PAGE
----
A federal judge has concluded that many Los Angeles County sheriff’s deputies at the Lynwood station routinely violate civil rights, are motivated by “racial hostility” and use “terrorist-type tactics” with the knowledge of their superiors.
U. S. District Judge Terry J. Hatter Jr. issued the written finding this week in support of his Sept. 23 order that the Sheriff’s Department abide by its own use-of-force policies. The order was temporarily blocked by the U. S. 9th Circuit Court of Appeals, which will decide whether Hatter has the power to supersede Sheriff Sherman Block’s authority over the Lynwood station.
In unusually strong language, Hatter found that a “neo-Nazi, white supremacist gang” of deputies--the Vikings--exists at the Lynwood station with the knowledge of department officials. “Policy makers” in the department, Hatter said, “tacitly authorize deputies’ unconstitutional behavior.”
The judge’s findings are directly at odds with how department officials have characterized the Vikings, which they say is a harmless social group.
More than 70 Lynwood residents filed a civil rights lawsuit last September alleging that deputies engaged “in systematic acts of shooting, killing, brutality, terrorism, house-trashing and other acts of lawlessness and wanton abuse of power,” especially against Latinos and blacks.
Although testimony has not yet been heard in the case, Hatter has received affidavits from dozens of Lynwood residents who claim to have been victimized by Lynwood deputies.
Sheriff’s officials have disputed the allegations, saying many of the plaintiffs were gang members or criminals seeking to discredit deputies.
Deputy Pat Hunter, a Sheriff’s Department spokesman, said the judge’s finding “is not a new action but substantiation for the action he had previously ordered on Sept. 23.” Hunter declined further comment.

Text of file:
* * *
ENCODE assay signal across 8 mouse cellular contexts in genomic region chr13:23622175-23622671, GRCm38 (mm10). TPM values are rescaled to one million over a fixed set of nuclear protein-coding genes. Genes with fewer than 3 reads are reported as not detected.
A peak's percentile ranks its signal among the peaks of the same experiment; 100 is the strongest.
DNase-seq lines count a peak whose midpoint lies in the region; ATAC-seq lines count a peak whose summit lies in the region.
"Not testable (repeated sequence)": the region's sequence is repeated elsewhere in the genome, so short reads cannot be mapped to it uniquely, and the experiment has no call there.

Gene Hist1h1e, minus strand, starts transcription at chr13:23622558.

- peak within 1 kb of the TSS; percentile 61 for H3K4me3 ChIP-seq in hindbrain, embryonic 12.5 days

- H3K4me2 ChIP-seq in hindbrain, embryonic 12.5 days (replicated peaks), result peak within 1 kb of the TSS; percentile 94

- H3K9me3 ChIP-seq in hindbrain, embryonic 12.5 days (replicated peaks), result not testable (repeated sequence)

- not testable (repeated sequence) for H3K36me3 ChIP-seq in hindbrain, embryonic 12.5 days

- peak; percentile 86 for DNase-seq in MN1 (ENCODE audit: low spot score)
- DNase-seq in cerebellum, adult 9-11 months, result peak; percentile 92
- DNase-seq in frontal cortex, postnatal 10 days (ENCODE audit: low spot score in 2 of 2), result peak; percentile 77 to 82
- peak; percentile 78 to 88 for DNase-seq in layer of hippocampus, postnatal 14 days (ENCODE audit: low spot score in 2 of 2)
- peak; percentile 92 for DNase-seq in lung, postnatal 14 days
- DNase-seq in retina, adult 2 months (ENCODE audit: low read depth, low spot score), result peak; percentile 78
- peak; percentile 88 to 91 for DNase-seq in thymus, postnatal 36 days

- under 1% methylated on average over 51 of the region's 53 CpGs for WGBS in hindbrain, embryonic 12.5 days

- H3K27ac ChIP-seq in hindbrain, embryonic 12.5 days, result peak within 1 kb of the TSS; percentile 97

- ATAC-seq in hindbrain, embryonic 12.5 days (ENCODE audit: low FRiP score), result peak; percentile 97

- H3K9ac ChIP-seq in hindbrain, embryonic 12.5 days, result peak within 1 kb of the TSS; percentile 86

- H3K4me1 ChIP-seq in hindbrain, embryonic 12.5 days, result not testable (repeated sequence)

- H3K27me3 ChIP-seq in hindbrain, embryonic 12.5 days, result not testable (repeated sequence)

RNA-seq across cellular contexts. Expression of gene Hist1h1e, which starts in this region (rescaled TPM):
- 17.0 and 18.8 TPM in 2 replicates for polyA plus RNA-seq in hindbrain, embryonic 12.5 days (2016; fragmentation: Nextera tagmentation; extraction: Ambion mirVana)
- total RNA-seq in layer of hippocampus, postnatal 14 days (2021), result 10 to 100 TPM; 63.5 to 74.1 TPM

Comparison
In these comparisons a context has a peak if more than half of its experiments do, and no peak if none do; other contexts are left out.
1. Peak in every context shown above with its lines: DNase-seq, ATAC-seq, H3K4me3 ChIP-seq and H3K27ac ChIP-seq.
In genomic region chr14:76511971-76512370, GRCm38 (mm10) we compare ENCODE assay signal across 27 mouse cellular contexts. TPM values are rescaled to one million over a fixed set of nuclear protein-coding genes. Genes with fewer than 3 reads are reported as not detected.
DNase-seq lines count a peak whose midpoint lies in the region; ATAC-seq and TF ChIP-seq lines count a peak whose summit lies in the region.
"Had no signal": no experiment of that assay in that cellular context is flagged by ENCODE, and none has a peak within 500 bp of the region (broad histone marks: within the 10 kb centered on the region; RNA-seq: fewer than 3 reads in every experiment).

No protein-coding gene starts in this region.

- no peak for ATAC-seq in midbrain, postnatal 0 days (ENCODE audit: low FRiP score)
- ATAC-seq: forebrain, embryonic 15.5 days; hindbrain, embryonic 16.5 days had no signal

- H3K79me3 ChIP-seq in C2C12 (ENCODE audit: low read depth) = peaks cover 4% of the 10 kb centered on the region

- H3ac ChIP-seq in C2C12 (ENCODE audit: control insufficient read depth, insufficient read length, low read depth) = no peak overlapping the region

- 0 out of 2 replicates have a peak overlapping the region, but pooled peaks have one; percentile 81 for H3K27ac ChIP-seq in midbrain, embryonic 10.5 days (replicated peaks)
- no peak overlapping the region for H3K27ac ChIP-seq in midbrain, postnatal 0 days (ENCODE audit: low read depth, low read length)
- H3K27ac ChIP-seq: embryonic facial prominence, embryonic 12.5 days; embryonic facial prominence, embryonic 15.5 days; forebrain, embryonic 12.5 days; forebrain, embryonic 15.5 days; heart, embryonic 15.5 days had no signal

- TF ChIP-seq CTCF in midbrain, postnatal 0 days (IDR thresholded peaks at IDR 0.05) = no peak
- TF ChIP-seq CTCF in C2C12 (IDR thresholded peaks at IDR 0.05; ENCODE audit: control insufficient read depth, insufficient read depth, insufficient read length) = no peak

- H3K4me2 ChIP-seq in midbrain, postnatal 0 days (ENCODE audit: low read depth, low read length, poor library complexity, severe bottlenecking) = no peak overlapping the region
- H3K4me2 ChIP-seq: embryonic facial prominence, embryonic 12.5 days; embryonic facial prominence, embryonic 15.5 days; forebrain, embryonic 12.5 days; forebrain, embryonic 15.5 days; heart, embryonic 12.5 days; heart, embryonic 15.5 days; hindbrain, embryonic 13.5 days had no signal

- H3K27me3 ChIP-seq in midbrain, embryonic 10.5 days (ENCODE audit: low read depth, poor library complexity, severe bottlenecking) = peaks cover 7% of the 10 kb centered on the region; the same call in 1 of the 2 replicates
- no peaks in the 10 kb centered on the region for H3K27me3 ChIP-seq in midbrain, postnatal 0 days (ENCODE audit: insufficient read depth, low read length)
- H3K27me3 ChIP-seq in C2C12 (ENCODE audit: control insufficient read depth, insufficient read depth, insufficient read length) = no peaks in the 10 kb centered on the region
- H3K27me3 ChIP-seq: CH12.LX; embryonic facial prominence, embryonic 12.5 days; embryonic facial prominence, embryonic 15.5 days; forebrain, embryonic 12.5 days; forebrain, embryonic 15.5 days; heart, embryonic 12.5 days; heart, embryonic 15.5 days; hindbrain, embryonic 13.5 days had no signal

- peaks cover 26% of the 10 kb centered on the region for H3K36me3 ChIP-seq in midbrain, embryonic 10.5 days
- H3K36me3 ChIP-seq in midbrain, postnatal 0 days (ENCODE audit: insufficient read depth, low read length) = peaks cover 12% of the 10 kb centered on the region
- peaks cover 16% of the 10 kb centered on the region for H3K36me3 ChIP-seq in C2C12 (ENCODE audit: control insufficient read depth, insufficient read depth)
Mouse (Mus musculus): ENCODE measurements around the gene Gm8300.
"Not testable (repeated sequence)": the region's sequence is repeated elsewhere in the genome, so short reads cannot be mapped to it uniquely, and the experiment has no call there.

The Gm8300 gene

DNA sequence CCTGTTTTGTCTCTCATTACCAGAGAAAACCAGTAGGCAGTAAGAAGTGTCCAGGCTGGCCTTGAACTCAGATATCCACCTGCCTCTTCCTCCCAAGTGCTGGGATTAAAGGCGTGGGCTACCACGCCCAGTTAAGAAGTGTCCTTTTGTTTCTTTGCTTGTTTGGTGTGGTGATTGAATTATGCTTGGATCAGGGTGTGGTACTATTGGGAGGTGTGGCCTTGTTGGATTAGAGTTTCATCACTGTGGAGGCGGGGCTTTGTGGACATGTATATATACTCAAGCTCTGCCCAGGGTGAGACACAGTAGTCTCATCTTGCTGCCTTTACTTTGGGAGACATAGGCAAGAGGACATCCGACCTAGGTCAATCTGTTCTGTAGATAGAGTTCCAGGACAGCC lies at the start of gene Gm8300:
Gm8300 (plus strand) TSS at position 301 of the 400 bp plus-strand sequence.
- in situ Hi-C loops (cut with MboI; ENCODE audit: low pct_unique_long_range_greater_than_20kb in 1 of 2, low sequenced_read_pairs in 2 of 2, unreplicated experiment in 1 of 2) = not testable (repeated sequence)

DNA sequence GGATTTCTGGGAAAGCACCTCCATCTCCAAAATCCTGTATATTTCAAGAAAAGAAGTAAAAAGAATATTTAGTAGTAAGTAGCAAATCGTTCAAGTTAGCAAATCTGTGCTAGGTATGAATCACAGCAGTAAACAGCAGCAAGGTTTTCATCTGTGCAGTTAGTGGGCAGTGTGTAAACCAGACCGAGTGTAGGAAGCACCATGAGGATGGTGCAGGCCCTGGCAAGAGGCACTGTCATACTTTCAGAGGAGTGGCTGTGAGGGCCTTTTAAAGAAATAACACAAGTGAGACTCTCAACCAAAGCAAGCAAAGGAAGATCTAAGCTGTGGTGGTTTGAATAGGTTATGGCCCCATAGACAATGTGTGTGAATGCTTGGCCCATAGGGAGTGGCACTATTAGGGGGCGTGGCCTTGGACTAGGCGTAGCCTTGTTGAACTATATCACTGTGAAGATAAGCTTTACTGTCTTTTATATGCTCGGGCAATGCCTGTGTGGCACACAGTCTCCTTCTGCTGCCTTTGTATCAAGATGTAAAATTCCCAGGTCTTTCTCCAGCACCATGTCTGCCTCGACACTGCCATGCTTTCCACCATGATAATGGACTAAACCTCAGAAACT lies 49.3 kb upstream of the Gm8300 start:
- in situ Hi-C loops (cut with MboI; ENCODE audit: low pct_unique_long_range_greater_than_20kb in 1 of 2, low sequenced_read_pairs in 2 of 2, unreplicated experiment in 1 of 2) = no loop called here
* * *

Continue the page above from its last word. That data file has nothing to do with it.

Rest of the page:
Attorneys for the Lynwood plaintiffs applauded the judge’s findings.
“After looking at 2,000 pages of the record, the court has found our evidence far more credible,” said Constance Rice, Western regional counsel for the NAACP’s Legal Defense and Education Fund. “It’s a very strong order and a very strong set of findings. He found there is a direct link between department policy and unconstitutional behavior.”
In the five-page document, Hatter wrote: “The evidence presented by the plaintiffs is more credible that that presented by the defendants.”
Patrick T. Meyers, principal deputy county counsel and a spokesman for the defense, could not be reached for comment.
In issuing the preliminary injunction Sept. 23, Hatter directed the 8,000 officers and 4,000 other employees of the Sheriff’s Department to abide by department regulations, especially those that outline when deputies can use force and how to conduct searches.
The judge also asked that the Sheriff’s Department begin sending him every brutality complaint lodged against it.
Block opposed the injunction, saying it would, in effect, transform every violation of department guidelines into a federal crime.
On Sept. 24, the federal appeals court issued an emergency stay of Hatter’s decision pending arguments scheduled for the first week of December.
In support of his decision, Hatter filed his written findings Tuesday with the appeals court. The document was released to attorneys Thursday.
Among Hatter’s key findings:
* Several plaintiffs were charged with crimes after they were allegedly brutalized by deputies. The judge said there is “an unwritten Sheriff’s Department policy of charging a person injured (by deputies) in the course of a routine stop.” Many of the criminal charges were later dropped because of “unreasonable force” during the arrests.
* In an apparent attempt to persuade the plaintiffs to drop the lawsuit, Lynwood deputies confronted the plaintiffs on several occasions since the case was filed in September, 1990.
* “The actions of many deputies working in the Lynwood substation are motivated by racial hostility,” Hatter said. “These deputies regularly disregard the civil rights of individuals they have sworn to protect. Many of the incidents which brought about this motion involved a group of Lynwood-area deputies who are members of a neo-Nazi, white supremacist gang--the Vikings--which exists with the knowledge of departmental policy makers.”
* Many of the deputies and sergeants in Lynwood “intimidate and ridicule blacks and Hispanics.”
* “There is a direct link between departmental policy makers, who tacitly authorize deputies’ unconstitutional behavior, and the injuries suffered by the plaintiffs.”